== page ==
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Riffs, Rants and Rumors: Boxing The English Beat With Dave Wakeling

The late ˜70s and early ˜80s were a boom time for bands blending New Wave’s urgency and energy with the Jamaican rhythms of ska and reggae. The biggest-selling exponents of that musical merger were The Police and Men At Work, but a whole ska-rock subculture developed in England around a handful of bands working under the Two Tone banner. Two Tone was first and foremost a label, with a roster that at one time or another included The Beat, Bad Manners, The Bodysnatchers, Madness, The Selecter, and The Specials, among others, but it also evolved into a genre tag, partly due to the label’s black-and-white logo and iconography, and partly because of the groups’ commitment to actively opposing the racism that was prevalent in England at the time, through songs, benefits, and activism. The Beat (who became known in the U.S. as The English Beat due to another band’s claim on the name) were Two Tone’s poster boys, as much for their unity-boosting lyrics as for their integrated lineup, and they eventually had the biggest impact in America of any Two Tone act.

We’d always wanted to sort of blend all of our favorites together, says Dave Wakeling, the fair-haired singer/songwriter who co-fronted the band alongside effervescent black vocalist Ranking Roger, We liked our Motown, we liked soul music, and I think in some ways, a bit of that was what helped us make the translation across the Atlantic. Irresistible ska-driven tunes like Mirror in the Bathroom and Twist and Crawl, and skanking covers of Smokey Robinson‘s Tears of a Clown and Andy Williams‘ Can’t Get Used to Losing You didn’t hurt either, making The Beat a fixture on the alternative/college-rock circuit. But the more pop/rock-flavored Save It For Later broke The Beat through to the mainstream in 1982. Unfortunately, their peak of popularity came just before their breakup. By 1983, The Beat called it quits, with Wakeling and Roger finding further success as General Public, while Beat bassist David Steele and guitarist Andy Cox made a major name for themselves via Fine Young Cannibals.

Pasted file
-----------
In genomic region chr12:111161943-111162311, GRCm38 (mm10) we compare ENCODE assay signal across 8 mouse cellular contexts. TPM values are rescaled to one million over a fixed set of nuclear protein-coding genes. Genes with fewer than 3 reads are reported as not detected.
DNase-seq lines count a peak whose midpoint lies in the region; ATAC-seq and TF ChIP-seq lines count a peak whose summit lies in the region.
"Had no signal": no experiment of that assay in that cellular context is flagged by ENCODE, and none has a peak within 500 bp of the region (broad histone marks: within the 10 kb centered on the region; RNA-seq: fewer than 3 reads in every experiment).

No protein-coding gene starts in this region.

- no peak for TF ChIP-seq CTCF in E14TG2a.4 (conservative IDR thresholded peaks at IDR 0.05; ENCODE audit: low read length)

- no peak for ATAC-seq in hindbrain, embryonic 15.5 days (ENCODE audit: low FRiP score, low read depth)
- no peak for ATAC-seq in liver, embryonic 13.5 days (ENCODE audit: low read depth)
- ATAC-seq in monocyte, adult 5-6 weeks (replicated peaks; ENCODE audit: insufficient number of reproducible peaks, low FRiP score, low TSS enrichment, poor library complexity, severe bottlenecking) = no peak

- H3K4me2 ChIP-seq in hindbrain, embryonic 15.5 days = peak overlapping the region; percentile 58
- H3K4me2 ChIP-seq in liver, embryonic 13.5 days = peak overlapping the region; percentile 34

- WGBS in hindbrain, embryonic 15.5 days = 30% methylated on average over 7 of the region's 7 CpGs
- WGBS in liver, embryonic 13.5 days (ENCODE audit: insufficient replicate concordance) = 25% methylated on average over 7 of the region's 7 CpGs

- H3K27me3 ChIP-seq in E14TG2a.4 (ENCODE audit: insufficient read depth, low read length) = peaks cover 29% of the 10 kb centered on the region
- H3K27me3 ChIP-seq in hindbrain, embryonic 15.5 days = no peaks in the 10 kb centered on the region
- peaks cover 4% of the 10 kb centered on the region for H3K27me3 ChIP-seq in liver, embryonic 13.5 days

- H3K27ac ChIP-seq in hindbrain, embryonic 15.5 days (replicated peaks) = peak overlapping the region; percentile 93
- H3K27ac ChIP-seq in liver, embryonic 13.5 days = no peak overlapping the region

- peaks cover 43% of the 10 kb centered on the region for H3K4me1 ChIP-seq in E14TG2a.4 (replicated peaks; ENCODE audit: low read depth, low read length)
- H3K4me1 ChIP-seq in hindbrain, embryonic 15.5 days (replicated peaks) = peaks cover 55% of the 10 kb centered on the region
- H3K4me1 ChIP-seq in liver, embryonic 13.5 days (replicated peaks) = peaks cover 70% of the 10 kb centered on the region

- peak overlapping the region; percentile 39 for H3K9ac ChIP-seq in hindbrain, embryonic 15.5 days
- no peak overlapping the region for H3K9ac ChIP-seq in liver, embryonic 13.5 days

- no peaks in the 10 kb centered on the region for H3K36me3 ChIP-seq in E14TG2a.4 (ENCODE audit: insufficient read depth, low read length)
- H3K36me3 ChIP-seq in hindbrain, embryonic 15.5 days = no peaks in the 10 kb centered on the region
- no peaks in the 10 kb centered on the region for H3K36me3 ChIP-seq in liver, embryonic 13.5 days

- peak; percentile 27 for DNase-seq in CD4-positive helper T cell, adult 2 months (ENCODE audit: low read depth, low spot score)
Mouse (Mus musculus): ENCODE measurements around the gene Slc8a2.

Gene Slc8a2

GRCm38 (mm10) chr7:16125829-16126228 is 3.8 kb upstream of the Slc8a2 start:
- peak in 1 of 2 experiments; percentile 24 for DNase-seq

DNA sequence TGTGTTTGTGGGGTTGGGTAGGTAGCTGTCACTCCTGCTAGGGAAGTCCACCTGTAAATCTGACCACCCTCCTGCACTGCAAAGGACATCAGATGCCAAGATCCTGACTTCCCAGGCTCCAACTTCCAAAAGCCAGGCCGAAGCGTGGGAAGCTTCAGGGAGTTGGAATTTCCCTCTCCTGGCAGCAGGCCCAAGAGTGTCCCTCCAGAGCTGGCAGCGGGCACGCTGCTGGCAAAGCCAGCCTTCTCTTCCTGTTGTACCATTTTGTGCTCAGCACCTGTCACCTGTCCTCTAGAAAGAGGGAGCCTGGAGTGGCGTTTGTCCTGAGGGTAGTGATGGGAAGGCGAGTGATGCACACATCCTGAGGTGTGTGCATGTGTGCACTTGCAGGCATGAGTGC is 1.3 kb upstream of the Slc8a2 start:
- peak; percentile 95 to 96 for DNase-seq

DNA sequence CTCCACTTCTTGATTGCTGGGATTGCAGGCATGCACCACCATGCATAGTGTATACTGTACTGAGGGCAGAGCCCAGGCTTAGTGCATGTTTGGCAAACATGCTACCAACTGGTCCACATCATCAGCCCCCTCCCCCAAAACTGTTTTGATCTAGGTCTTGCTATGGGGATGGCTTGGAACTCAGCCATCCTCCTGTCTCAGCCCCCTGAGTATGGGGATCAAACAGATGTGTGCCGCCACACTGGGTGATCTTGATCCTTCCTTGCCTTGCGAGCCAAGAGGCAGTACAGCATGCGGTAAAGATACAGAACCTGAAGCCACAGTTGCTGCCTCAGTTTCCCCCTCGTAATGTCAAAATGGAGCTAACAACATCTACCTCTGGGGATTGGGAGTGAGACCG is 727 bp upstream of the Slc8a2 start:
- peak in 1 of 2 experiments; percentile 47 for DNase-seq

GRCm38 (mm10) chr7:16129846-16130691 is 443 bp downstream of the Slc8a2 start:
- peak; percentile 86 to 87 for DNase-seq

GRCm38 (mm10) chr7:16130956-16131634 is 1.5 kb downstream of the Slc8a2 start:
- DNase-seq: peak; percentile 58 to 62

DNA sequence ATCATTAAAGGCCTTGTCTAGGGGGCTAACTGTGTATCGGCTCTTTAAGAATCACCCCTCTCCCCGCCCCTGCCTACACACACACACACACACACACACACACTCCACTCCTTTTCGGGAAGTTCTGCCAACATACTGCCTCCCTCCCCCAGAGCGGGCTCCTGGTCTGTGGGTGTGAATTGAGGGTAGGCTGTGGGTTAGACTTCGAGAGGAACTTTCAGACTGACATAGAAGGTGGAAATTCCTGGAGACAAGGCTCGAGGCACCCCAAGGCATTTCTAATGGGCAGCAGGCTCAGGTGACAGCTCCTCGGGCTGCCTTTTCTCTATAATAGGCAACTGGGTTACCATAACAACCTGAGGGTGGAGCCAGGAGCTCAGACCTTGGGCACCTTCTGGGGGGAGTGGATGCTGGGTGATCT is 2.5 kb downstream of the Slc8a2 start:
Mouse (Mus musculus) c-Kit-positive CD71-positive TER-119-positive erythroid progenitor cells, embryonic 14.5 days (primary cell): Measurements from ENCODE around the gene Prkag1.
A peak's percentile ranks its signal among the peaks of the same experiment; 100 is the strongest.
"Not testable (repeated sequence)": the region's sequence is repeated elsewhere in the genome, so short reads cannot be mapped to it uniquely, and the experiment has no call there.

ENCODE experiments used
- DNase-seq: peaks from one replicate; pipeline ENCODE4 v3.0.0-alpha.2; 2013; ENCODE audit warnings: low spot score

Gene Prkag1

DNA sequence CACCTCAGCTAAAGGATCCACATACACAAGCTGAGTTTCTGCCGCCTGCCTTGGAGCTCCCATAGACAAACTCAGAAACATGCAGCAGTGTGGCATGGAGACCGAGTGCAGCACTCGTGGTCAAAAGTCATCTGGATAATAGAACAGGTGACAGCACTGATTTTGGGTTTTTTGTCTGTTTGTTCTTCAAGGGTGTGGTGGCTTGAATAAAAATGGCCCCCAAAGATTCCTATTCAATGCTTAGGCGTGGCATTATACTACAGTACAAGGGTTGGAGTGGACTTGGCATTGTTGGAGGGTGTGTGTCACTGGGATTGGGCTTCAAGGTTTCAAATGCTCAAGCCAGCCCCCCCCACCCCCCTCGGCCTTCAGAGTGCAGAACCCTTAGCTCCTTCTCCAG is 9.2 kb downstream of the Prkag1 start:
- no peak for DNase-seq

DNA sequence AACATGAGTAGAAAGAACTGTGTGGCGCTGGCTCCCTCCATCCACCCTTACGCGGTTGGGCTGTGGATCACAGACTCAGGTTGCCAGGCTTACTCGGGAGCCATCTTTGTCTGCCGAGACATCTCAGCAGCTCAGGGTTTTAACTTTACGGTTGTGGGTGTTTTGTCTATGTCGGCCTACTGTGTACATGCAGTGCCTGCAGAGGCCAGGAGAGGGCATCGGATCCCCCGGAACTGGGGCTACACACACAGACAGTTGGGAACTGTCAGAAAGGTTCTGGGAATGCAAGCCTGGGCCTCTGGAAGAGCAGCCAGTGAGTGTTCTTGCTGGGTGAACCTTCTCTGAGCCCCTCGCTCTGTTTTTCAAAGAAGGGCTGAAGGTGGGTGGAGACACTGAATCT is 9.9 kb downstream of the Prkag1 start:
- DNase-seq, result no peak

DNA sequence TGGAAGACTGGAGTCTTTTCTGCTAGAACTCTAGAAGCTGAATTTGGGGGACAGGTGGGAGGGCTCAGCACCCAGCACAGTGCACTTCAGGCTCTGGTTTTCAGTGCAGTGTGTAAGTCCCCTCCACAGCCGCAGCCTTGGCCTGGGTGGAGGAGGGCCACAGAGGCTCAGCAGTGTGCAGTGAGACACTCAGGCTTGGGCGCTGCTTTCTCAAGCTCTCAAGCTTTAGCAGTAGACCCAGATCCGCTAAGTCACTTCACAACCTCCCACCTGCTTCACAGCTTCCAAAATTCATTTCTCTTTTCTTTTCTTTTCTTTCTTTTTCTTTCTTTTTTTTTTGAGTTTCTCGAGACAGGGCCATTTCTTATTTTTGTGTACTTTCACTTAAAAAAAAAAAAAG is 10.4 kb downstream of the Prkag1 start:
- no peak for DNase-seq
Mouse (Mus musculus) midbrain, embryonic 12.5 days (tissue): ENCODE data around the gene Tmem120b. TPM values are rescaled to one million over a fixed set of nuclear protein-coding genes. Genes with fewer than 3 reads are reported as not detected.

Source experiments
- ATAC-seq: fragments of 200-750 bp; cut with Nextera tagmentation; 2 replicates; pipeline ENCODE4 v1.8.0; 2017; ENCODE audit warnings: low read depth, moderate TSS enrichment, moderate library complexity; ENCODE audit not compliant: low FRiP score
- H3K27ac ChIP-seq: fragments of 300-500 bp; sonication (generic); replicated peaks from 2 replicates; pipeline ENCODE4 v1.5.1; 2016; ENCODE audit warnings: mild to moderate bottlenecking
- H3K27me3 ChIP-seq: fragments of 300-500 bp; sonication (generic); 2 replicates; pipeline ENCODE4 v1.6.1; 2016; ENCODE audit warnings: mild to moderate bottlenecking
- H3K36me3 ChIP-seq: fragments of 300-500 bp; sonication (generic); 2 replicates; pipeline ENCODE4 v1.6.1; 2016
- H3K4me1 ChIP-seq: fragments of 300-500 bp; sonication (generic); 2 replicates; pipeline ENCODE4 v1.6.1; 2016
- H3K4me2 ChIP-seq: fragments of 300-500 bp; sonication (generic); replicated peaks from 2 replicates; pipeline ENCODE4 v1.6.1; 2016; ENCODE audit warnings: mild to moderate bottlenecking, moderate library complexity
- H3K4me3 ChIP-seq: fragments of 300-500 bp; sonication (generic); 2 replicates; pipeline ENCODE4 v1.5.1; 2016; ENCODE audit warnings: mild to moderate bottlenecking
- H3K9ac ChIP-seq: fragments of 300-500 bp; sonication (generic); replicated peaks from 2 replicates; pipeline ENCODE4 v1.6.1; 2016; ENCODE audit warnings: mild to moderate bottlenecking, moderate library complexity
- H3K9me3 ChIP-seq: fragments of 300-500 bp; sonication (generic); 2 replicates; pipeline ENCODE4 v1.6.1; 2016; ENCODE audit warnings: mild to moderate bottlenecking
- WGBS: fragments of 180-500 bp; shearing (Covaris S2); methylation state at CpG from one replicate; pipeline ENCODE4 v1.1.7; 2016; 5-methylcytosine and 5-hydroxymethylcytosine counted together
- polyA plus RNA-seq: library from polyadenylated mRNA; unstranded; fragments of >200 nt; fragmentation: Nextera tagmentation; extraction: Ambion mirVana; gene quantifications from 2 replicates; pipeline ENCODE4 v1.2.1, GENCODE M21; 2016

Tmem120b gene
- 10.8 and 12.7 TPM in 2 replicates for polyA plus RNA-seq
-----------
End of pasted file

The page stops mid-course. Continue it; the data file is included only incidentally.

Now, 30 years after the release of The Beat’s swan song, Special Beat Service, the band’s legacy is being honored at last by a comprehensive box set, the five-CD collection The Complete Beat, due out July 10 on Shout! Factory. I thought we’d never get one, says Wakeling of the box. I think we just got in under the wire. There’s only a certain generation that likes to buy things and hold them, and have them autographed and stuff, and we’re part of that generation. It’s hard for people who are younger to think that wanting to actually hold a box set is important, they’d rather have it on the Internet.

Not only has the box been a long time coming for the band, it’s also been a rocky road towards its eventual release. We were ensconced in a record deal with Warner Bros, explains Wakeling, who were dying, but they don’t like anybody to know it, so we had endless meetings about all sorts of great things that they could do. But then when you get back to the next meeting, two of those people from the meeting before had been fired. And so it was like watching cannibalism in action. You tried to be as graceful about it as you could, and you tried not to whine that they’d wasted your time. I’d always wanted to be on Warner Bros ever since I was a kid, I thought they were a terrific label that would look after me. I met them at the wrong time and they were pathetic, because they ate each other. That’s the reason for the delay. I had endless meetings at (Warner-owned label) Rhino about box sets, artwork, colored paper, exclusives, all sorts of nonsense, but they didn’t do any of it. I’m really grateful to Shout! Factory for the effort they put in. Now, thankfully, we managed to do between us a really great job.

The Complete Beat contains all three of the band’s albums, Just Can’t Stop It (1980), W’happen? (1981), and Special Beat Service (1982) plus bonus tracks, dance mixes, BBC radio sessions, concert recordings, and more, adding up to five discs’ worth of Beat bounty. For those who want the Beat experience on a smaller scale, Shout! Factory is also doing deluxe reissues of all three individual albums, as well as a new single-disc best-of, Keep the Beat.

From the quickstep neurosis of Twist and Crawl to the existential pop of Save It For Later, the key to the group’s aesthetic seems to have been the transcendence of both sociopolitical tension and personal anxiety through infectious grooves, uplifting syncopations, and an exultant, celebratory feel. That’s it in a nutshell really, confirms Wakeling. Also, with that celebration part of it, everybody gets to relax and acknowledge their own shortcomings, so it’s sort of the opposite of rock & roll, where it’s braggadocious. There was a sense that it’s our common human foibles that are our real point of connection. And so, you could have a sort of a wry smile at your own or our universal foibles and failings.” Unveiling his method for achieving that effect, Wakeling says, You’d write something about your own particular anxieties or relationships, but you’d try to make the end of the song as universal as you can get. And really it was partly for my own education, sorting things out myself in my head, and somehow it seemed easier to do it in rhyming couplets.